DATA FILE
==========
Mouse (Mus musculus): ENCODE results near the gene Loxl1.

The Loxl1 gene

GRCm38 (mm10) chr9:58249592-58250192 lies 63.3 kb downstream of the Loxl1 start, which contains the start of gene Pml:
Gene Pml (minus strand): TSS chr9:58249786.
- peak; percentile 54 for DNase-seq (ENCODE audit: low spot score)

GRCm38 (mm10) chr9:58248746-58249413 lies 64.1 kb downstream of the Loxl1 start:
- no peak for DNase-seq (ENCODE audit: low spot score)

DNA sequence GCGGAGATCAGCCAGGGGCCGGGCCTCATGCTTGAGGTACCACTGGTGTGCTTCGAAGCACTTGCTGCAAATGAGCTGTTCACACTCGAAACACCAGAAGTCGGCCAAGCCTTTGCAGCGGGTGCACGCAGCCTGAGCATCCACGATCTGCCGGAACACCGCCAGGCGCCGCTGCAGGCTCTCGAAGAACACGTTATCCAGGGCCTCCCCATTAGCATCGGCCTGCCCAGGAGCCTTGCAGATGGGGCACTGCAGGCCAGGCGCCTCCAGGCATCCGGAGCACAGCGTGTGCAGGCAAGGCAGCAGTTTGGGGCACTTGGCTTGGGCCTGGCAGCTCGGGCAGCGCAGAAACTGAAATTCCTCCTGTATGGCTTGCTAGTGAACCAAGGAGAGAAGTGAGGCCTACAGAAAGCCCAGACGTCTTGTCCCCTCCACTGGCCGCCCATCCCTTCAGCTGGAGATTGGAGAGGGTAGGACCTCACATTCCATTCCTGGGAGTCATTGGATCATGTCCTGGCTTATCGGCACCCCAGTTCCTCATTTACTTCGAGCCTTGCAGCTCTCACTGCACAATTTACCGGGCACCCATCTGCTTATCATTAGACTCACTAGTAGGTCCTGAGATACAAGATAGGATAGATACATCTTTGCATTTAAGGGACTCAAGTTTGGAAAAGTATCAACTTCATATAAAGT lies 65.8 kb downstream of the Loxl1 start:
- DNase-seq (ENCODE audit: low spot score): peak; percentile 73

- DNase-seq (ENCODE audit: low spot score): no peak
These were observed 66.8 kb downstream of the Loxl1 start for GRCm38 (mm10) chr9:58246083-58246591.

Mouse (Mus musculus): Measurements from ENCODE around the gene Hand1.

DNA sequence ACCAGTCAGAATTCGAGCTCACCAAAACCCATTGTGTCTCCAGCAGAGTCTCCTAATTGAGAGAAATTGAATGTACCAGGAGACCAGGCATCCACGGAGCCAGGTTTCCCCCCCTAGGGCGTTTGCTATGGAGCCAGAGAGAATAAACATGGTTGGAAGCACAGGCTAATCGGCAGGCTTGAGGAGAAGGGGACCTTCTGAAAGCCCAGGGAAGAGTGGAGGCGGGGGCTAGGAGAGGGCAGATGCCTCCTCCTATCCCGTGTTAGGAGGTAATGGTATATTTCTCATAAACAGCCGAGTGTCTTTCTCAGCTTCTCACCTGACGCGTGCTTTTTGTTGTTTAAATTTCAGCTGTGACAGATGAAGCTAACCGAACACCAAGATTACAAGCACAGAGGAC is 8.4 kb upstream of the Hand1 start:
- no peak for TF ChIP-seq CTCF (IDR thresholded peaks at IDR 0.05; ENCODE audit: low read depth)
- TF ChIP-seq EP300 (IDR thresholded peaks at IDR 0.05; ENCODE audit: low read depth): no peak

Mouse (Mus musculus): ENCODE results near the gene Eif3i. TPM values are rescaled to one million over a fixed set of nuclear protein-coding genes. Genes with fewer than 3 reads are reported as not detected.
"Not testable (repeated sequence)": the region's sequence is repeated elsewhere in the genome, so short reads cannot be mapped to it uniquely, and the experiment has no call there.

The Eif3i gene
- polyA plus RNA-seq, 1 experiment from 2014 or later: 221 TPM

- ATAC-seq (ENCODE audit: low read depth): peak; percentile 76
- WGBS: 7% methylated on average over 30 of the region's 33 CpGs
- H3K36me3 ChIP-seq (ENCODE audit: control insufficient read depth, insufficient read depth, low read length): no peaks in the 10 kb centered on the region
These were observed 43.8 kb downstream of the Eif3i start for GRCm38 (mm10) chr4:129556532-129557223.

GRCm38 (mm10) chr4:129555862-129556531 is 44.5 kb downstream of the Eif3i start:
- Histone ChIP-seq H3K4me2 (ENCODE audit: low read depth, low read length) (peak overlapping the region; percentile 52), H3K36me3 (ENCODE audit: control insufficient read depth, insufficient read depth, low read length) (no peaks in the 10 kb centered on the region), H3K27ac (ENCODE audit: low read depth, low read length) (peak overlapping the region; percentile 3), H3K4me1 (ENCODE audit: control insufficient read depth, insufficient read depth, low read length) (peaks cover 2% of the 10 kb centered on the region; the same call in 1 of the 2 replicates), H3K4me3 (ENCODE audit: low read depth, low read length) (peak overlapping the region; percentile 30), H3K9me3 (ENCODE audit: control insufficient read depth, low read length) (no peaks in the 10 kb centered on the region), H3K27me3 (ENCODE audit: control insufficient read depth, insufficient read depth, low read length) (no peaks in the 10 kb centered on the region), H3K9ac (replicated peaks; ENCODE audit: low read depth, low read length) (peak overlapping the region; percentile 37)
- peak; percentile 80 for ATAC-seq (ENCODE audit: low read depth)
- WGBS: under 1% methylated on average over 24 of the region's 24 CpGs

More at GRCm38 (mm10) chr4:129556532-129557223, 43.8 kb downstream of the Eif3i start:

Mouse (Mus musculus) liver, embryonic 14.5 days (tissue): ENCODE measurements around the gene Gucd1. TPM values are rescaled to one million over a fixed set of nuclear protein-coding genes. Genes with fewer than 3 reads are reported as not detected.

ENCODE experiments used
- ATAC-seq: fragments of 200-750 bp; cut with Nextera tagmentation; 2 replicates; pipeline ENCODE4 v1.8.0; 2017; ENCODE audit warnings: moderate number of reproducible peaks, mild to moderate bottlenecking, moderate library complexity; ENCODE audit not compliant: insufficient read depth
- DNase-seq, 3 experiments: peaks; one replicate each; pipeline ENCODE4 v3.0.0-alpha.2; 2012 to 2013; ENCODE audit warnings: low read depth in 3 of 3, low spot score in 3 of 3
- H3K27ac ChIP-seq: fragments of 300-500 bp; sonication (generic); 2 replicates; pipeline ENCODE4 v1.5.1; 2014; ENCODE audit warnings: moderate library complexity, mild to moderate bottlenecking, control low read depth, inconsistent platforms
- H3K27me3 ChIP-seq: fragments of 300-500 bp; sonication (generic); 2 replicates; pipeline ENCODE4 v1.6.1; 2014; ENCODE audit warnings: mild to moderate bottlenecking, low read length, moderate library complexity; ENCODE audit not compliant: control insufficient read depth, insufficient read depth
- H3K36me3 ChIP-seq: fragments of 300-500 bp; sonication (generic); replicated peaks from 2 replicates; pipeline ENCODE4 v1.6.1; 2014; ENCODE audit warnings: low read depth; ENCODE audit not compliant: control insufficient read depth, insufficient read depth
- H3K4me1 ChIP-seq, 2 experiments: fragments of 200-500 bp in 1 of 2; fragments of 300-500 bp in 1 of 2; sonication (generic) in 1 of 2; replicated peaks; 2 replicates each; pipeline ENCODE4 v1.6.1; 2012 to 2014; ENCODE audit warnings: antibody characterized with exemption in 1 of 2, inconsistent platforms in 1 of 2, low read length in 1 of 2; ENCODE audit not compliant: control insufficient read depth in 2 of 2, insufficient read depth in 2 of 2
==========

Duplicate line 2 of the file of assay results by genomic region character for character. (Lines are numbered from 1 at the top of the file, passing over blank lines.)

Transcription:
The Loxl1 gene